HISTORY OF COMPUTERS
Suanpan (the number represented on this abacus is 6,302,715,408) Devices have been used to aid computation for thousands of years, mostly using one-to-one correspondence with fingers. The earliest counting device was probably a form of tally stick. Later record keeping aids throughout the Fertile Crescent included calculi (clay spheres, cones, etc.) which represented counts of items, probably livestock or grains, sealed in hollow unbaked clay containers. The use of counting rods is one example. The abacus was early used for arithmetic tasks. What we now call the Roman abacus was used in Babylonia as early as 2400 BC. Since then, many other forms of reckoning boards or tables have been invented. In a medieval European counting house, a checkered cloth would be placed on a table, and markers moved around on it according to certain rules, as an aid to calculating sums of money. Several analog computers were constructed in ancient and medieval times to perform astronomical calculations. These include the Antikythera mechanism and the astrolabe from ancient Greece (c. 150–100 BC), which are generally regarded as the earliest known mechanical analog computers. Hero of Alexandria (c. 10–70 AD) made many complex mechanical devices including automata and a programmable cart. Other early versions of mechanical devices used to perform one or another type of calculations include the planisphere and other mechanical computing devices invented by Abu Rayhan al-Biruni (c. AD 1000); the equatorium and universal latitude-independent astrolabe by Abu Ishaq Ibrahim al-Zarqali (c. AD 1015); the astronomical analog computers of other medieval Muslim astronomers and engineers; and the astronomical clock tower of Su Song (c. AD 1090) during the Song Dynasty. New calculating tools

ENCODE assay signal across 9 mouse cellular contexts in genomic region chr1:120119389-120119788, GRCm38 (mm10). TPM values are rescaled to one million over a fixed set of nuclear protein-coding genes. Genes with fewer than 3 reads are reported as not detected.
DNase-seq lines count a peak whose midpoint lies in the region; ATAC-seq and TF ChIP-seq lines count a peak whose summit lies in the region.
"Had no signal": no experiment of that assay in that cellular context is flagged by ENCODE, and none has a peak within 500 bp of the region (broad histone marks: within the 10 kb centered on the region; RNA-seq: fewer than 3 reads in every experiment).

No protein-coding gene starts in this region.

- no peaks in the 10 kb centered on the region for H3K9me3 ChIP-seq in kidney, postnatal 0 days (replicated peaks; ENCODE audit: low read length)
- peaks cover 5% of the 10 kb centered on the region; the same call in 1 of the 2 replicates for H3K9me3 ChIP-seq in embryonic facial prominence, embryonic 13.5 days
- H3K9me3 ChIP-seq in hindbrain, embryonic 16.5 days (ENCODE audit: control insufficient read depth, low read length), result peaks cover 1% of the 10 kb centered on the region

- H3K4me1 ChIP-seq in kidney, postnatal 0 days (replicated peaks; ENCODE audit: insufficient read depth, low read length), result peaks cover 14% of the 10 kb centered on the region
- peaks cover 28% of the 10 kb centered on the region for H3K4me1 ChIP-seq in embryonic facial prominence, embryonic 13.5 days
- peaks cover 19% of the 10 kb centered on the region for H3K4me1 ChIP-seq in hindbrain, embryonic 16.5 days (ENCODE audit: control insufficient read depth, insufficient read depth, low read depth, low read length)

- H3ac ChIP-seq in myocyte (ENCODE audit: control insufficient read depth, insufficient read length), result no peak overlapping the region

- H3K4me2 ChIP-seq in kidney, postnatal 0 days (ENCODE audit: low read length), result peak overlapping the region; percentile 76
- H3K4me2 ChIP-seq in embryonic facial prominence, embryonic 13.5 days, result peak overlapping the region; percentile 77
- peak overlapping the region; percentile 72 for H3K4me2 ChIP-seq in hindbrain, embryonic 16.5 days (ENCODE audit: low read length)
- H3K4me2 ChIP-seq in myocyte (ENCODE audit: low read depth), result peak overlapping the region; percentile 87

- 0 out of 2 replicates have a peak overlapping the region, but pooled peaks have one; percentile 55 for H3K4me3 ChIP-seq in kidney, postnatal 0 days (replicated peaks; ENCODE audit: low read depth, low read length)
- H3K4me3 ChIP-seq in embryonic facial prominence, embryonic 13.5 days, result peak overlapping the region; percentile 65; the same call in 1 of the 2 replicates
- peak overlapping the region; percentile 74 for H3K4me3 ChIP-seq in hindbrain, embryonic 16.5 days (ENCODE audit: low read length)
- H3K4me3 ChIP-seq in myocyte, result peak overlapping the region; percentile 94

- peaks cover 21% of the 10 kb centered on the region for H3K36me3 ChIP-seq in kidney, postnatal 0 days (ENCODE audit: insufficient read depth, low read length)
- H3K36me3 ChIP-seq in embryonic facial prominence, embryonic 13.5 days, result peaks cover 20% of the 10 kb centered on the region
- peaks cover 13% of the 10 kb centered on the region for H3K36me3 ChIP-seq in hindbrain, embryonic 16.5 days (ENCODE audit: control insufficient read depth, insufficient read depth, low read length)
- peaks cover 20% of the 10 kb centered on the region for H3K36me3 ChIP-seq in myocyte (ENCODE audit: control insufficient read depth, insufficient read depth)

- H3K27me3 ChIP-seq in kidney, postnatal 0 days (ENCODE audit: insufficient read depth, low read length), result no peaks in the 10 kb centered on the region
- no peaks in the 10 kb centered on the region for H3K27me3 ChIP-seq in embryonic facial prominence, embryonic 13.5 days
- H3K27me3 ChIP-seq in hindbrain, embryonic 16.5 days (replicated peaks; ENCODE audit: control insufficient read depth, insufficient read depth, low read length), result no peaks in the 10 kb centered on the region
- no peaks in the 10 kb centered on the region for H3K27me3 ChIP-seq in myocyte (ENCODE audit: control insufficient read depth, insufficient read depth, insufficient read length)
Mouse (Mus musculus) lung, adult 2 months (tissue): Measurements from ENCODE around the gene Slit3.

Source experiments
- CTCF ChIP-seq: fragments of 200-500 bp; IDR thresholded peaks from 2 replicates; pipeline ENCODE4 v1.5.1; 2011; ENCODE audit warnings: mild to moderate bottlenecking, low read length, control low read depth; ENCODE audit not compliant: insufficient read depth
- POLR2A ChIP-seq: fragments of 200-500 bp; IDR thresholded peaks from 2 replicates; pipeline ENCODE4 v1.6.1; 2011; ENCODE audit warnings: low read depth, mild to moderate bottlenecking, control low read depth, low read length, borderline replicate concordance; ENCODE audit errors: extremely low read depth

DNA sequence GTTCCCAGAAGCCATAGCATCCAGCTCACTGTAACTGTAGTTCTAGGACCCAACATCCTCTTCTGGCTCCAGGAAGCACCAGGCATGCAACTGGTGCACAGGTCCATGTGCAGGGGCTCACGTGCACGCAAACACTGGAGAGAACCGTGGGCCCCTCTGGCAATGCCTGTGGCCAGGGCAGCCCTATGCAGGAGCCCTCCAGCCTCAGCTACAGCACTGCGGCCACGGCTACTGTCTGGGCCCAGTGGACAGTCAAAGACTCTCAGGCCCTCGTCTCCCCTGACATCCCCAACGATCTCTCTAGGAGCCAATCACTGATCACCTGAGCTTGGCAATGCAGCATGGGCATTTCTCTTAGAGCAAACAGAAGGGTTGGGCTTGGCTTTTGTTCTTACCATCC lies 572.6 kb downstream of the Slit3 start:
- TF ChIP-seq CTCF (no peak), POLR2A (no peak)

A set of John Napier's calculating tables from around 1680.
Scottish mathematician and physicist John Napier discovered that the multiplication and...
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